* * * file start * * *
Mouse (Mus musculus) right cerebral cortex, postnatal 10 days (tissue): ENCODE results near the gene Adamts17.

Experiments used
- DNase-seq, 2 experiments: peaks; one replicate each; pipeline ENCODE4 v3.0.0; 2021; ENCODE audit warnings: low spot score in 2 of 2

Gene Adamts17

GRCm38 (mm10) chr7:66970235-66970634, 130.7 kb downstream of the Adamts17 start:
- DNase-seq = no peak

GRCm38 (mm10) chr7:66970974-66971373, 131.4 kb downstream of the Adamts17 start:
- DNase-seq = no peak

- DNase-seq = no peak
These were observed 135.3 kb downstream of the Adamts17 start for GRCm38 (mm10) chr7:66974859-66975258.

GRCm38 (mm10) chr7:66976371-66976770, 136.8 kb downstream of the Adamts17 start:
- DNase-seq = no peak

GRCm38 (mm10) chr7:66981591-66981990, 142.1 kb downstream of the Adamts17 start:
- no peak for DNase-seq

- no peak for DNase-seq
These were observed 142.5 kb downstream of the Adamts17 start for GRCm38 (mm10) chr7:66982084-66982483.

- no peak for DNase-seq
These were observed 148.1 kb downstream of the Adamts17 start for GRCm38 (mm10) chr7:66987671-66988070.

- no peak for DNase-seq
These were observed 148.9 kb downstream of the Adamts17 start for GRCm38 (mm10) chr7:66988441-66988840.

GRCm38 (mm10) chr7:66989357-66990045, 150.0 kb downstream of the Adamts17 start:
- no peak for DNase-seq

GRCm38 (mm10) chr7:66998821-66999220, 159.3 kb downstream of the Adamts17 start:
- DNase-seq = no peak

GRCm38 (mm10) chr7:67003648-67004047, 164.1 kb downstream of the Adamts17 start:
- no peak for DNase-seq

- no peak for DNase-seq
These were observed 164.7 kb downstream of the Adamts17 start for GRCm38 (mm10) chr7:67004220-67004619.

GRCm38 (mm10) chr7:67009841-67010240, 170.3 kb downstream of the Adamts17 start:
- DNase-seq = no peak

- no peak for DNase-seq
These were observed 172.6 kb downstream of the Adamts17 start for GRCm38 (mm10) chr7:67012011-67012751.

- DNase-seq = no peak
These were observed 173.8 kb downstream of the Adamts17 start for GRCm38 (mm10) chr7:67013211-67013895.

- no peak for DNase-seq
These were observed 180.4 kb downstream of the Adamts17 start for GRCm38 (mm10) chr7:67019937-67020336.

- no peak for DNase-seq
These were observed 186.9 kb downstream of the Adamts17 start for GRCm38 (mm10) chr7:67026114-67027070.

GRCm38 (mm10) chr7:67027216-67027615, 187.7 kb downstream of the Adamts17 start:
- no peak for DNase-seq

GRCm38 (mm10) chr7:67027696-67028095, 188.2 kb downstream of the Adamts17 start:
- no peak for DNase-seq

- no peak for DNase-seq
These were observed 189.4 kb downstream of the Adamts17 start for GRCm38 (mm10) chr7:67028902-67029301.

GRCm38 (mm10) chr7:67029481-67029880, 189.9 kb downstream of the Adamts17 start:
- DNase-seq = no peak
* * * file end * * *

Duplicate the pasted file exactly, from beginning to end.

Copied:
Mouse (Mus musculus) right cerebral cortex, postnatal 10 days (tissue): ENCODE results near the gene Adamts17.

Experiments used
- DNase-seq, 2 experiments: peaks; one replicate each; pipeline ENCODE4 v3.0.0; 2021; ENCODE audit warnings: low spot score in 2 of 2

Gene Adamts17

GRCm38 (mm10) chr7:66970235-66970634, 130.7 kb downstream of the Adamts17 start:
- DNase-seq = no peak

GRCm38 (mm10) chr7:66970974-66971373, 131.4 kb downstream of the Adamts17 start:
- DNase-seq = no peak

- DNase-seq = no peak
These were observed 135.3 kb downstream of the Adamts17 start for GRCm38 (mm10) chr7:66974859-66975258.

GRCm38 (mm10) chr7:66976371-66976770, 136.8 kb downstream of the Adamts17 start:
- DNase-seq = no peak

GRCm38 (mm10) chr7:66981591-66981990, 142.1 kb downstream of the Adamts17 start:
- no peak for DNase-seq

- no peak for DNase-seq
These were observed 142.5 kb downstream of the Adamts17 start for GRCm38 (mm10) chr7:66982084-66982483.

- no peak for DNase-seq
These were observed 148.1 kb downstream of the Adamts17 start for GRCm38 (mm10) chr7:66987671-66988070.

- no peak for DNase-seq
These were observed 148.9 kb downstream of the Adamts17 start for GRCm38 (mm10) chr7:66988441-66988840.

GRCm38 (mm10) chr7:66989357-66990045, 150.0 kb downstream of the Adamts17 start:
- no peak for DNase-seq

GRCm38 (mm10) chr7:66998821-66999220, 159.3 kb downstream of the Adamts17 start:
- DNase-seq = no peak

GRCm38 (mm10) chr7:67003648-67004047, 164.1 kb downstream of the Adamts17 start:
- no peak for DNase-seq

- no peak for DNase-seq
These were observed 164.7 kb downstream of the Adamts17 start for GRCm38 (mm10) chr7:67004220-67004619.

GRCm38 (mm10) chr7:67009841-67010240, 170.3 kb downstream of the Adamts17 start:
- DNase-seq = no peak

- no peak for DNase-seq
These were observed 172.6 kb downstream of the Adamts17 start for GRCm38 (mm10) chr7:67012011-67012751.

- DNase-seq = no peak
These were observed 173.8 kb downstream of the Adamts17 start for GRCm38 (mm10) chr7:67013211-67013895.

- no peak for DNase-seq
These were observed 180.4 kb downstream of the Adamts17 start for GRCm38 (mm10) chr7:67019937-67020336.

- no peak for DNase-seq
These were observed 186.9 kb downstream of the Adamts17 start for GRCm38 (mm10) chr7:67026114-67027070.

GRCm38 (mm10) chr7:67027216-67027615, 187.7 kb downstream of the Adamts17 start:
- no peak for DNase-seq

GRCm38 (mm10) chr7:67027696-67028095, 188.2 kb downstream of the Adamts17 start:
- no peak for DNase-seq

- no peak for DNase-seq
These were observed 189.4 kb downstream of the Adamts17 start for GRCm38 (mm10) chr7:67028902-67029301.

GRCm38 (mm10) chr7:67029481-67029880, 189.9 kb downstream of the Adamts17 start:
- DNase-seq = no peak